June 20, 2023
I was recently queried about the movements of our two distinct western populations of bald eagles. Here is my response:
We, here in southern British Columbia, are about to lose ALL of our breeding eagles and their young. Fledging and the fall migration is about to begin. Most of our followers know the fledging is just about to happen and that instantly, well, with a week or two, initiates the fall departure to the northern pre-set banquet.
Nature has had millions of years to adapt to the most efficient use of its diverse energy sources. Our coastal and our northern eagles represent a fine-tuned example of how both our southern and northern related cousins have adapted to the natural seasonal availability of food.
The feeding pattern of bald eagles is quite consistent, a pattern flowing from their evolution from old world vultures – walkers and visual hunters. Our bald eagle evolved fish-grabbing talons and this enabled them to move away from the need for year long huge veldts of large constantly dying ungulates of Africa or India and move to all the shorelines of MUCH of the world where fish were available year round. Ten species of fish eagles have occupied most of the world’s shorelines except South America.
The interesting thing about this evolution is that several of the bigger fish eagles and those with the widest distribution all have retained for about 1/2 the year their ancestral habit of “scavenging.” Why waste 6 months on hunting if you can pick up free dead food? For our bald eagles this is their non-breeding season “almost exclusive” feeding style. After a nesting season where they are spread out along shoreline of lakes, rivers or sea, where they predominantly catch small live fish that they are capable of carrying to the nearby nest, they initiate a migration that permits them to follow their old ways of scavenging all fall and winter. Our bald eagles spend their fall and winters largely living on spawned out salmon – from the early northern runs starting in mid June through the southern run ending after January.
Certainly the scavenging habit can be utilized during the summer breeding season. This is when they readily diversify to eating small road kills in the urban and rural areas – scavenging dead rabbits, rats, etc. and in our lower mainland picking up the dead male mallards that were waiting for their nesting females to come off the nest for a little nookie. The mallard’s behaviour suggests that some don’t learn that cars tend to win the encounter. This scavenging, supplemented in a few areas with goslings, ducklings and muskrats, is a good complement to catching small cartable fish for the nestlings.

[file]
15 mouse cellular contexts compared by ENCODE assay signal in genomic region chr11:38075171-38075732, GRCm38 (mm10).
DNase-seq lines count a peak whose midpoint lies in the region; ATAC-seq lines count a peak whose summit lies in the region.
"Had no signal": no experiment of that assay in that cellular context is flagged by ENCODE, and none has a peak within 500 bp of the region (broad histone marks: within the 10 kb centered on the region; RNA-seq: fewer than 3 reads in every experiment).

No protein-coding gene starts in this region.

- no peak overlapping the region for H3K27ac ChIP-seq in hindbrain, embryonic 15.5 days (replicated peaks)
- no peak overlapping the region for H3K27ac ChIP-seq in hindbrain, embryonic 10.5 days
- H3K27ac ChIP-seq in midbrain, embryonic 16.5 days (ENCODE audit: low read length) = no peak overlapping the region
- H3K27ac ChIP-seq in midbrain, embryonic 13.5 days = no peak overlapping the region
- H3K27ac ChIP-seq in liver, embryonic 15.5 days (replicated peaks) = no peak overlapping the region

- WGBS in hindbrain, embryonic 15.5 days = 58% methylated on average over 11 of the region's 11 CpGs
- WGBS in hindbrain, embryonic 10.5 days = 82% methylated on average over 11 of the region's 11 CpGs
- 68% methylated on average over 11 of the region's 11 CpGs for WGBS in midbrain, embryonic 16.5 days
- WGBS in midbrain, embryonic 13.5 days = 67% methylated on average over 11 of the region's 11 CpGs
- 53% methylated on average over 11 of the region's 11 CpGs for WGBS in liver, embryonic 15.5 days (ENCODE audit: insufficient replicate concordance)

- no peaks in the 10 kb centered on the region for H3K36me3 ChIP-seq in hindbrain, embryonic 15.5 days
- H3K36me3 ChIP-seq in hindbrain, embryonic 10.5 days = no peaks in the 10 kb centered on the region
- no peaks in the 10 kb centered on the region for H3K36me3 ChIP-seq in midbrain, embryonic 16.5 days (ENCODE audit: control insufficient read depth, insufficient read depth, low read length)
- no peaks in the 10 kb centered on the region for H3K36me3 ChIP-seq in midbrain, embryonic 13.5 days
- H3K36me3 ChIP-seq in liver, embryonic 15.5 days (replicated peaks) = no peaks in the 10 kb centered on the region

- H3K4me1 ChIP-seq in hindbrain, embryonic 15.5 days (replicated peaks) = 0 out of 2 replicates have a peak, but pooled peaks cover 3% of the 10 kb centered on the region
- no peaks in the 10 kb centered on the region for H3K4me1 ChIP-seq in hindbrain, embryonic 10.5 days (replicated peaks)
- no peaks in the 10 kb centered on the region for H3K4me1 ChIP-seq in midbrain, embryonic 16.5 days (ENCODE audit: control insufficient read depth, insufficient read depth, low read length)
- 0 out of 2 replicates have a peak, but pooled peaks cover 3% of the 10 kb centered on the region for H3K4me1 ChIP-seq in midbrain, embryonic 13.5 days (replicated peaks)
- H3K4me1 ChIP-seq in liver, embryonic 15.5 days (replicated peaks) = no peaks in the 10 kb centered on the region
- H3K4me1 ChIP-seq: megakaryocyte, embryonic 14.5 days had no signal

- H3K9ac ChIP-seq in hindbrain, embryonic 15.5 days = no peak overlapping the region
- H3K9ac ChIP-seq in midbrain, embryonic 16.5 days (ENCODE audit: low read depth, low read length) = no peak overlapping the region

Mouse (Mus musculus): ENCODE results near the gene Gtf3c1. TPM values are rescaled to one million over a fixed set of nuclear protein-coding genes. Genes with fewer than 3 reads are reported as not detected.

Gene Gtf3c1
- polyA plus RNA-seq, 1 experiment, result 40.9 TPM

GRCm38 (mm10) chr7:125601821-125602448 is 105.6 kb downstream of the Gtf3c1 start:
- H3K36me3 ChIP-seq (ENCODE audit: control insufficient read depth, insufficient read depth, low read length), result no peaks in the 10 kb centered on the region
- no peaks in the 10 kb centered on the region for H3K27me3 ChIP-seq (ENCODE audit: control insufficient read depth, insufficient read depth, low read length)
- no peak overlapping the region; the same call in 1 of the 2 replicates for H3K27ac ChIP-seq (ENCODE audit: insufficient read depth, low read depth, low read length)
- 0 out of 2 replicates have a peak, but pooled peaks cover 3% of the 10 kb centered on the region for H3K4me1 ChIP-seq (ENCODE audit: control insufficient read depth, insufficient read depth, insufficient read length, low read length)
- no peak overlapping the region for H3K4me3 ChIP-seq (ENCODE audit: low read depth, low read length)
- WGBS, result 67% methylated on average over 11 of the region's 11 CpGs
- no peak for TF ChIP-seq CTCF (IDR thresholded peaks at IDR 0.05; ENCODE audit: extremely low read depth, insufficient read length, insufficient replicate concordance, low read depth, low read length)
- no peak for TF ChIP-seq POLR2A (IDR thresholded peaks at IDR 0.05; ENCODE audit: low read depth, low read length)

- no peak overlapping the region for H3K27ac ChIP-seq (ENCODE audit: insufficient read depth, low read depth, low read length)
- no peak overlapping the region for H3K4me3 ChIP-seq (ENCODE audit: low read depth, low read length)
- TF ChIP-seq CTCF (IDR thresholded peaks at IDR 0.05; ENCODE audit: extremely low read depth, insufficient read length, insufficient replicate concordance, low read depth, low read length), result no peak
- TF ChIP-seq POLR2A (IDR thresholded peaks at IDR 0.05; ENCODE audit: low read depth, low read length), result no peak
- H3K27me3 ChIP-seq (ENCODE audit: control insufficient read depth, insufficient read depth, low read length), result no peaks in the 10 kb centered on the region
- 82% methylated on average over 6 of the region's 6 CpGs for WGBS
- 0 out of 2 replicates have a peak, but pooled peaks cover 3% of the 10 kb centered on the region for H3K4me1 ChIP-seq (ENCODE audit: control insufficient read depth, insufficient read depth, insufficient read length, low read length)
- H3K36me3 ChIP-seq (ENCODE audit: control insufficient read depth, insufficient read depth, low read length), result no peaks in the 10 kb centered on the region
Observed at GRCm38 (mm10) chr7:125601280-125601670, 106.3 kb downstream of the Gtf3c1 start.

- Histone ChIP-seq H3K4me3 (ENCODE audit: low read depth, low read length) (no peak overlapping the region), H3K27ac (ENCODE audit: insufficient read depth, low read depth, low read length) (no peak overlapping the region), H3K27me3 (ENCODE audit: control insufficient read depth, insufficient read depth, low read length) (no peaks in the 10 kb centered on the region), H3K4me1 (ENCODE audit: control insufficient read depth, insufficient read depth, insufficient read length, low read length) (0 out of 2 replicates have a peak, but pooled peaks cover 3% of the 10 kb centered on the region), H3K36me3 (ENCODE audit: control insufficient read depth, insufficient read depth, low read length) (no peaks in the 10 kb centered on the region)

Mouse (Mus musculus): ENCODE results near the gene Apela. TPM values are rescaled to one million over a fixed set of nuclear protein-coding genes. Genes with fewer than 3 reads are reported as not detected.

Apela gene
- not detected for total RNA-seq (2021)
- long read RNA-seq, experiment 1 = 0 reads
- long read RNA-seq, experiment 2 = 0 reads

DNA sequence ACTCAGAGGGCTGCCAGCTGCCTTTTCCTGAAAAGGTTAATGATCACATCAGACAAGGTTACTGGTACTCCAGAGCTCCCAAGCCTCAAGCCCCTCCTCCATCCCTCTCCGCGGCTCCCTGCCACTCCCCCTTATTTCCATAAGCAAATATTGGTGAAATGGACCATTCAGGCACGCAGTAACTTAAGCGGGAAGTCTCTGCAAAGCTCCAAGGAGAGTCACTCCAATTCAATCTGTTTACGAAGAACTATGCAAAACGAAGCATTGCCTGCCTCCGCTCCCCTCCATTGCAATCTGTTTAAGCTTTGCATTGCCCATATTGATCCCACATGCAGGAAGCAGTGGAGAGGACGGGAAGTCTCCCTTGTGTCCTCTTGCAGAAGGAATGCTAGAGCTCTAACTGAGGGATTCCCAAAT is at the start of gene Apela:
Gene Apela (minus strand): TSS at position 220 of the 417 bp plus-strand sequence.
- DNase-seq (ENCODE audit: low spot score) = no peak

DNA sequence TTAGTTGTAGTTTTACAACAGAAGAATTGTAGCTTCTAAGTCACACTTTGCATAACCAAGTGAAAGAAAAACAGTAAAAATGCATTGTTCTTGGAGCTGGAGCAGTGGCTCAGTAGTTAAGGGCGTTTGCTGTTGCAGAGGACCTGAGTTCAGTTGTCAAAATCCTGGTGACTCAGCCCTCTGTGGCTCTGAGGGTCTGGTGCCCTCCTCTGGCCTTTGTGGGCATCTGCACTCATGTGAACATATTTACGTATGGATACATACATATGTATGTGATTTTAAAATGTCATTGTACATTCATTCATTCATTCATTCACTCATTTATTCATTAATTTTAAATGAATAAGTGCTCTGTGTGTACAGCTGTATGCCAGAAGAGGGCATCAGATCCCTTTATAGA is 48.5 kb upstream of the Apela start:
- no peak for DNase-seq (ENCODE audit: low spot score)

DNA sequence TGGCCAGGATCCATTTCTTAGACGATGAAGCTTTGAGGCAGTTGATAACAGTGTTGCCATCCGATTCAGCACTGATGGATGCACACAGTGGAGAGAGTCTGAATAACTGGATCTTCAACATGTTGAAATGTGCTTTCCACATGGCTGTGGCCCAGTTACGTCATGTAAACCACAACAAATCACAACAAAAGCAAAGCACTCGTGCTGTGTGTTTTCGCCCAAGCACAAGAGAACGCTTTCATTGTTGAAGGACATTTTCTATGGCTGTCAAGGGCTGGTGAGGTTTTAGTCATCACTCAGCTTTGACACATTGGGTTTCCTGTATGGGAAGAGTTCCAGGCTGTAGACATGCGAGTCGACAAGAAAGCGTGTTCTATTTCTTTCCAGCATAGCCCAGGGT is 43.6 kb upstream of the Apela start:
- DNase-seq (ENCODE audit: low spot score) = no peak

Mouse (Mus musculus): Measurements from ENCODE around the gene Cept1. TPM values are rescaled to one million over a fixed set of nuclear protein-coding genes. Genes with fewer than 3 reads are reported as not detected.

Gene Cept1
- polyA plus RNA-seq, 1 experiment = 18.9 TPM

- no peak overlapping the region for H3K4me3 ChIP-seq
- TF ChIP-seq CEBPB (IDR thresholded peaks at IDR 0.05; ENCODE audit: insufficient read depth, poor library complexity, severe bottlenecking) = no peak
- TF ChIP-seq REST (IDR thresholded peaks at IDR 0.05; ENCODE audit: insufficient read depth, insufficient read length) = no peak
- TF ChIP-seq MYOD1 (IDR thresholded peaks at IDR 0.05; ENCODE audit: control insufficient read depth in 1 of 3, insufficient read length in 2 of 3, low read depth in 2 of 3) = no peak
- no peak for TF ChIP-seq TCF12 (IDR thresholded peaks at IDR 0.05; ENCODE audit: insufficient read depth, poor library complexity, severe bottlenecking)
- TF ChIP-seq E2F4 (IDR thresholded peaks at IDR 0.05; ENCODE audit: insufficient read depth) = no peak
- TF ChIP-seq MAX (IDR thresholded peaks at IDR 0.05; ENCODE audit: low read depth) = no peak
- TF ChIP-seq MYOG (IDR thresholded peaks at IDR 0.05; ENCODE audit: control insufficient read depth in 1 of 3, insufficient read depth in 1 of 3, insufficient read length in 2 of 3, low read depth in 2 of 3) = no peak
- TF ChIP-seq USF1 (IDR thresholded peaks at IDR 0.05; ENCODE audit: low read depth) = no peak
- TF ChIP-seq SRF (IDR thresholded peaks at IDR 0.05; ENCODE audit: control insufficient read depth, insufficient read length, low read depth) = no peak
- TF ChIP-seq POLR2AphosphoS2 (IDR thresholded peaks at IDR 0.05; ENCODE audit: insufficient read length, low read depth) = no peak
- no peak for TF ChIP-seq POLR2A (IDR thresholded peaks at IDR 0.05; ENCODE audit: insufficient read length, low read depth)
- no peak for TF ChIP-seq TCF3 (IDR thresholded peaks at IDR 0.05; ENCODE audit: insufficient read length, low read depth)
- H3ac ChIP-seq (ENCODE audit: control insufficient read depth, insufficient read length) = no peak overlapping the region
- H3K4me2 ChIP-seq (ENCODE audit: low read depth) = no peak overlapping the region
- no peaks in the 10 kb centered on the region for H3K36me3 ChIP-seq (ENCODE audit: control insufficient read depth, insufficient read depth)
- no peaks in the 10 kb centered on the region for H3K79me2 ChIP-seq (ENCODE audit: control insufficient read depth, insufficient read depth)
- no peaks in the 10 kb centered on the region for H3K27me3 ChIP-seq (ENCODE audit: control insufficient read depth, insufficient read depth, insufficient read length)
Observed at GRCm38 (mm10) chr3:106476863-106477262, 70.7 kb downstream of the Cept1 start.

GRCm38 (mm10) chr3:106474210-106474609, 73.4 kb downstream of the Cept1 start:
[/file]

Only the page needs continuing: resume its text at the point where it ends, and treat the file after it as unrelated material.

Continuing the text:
So our local nesting eagles predominantly catch small fish, indeed often specializing on midshipman, through the nesting season and revert to their exclusive scavenging ancestral habits post fledging for the late summer and fall period when the early salmon runs of the north entice them to the northern rivers. That northern banquet is nicely set as our southern nesters finish up rearing their young by the end of July and so they, and a week later their kids, fly to the northern rivers for the spawned out banquet waiting for them. Then, our southern breeders, along with the really big northern eagle breeding population, get driven out of the north as freeze up forces them all south.
What a wonderful coincidence that our local salmon are now, November through January, piling up on our unfrozen rivers of the Harrison and other regional streams. We get about 35,000 to 50,000 eagles each fall in the lower Fraser. This is, of course, the attraction for our annual Fraser River Bald Eagle Festival. This completes the seasons: a fall and winter of scavenging dead salmon, and a spring and summer of catching fresh fish for the kids. The biggest population of bald eagles breeds across the fish-filled lakes of the boreal forest of northern Canada and Alaska. But, we at the mouth of the Fraser River and along the shoreline of Southern Vancouver Island also have some of the most productive bald eagle nesting habitat in the world. A big reason for our motto: Super Natural British Columbia!
I think most of our web site followers already know this from direct observations. However, many have not clearly understood the two very distinct populations of eagles, with their different migratory patterns, that occupy our coast. Our efforts at tracking these eagles, supported by your funding, is greatly adding to this understanding. Thanks.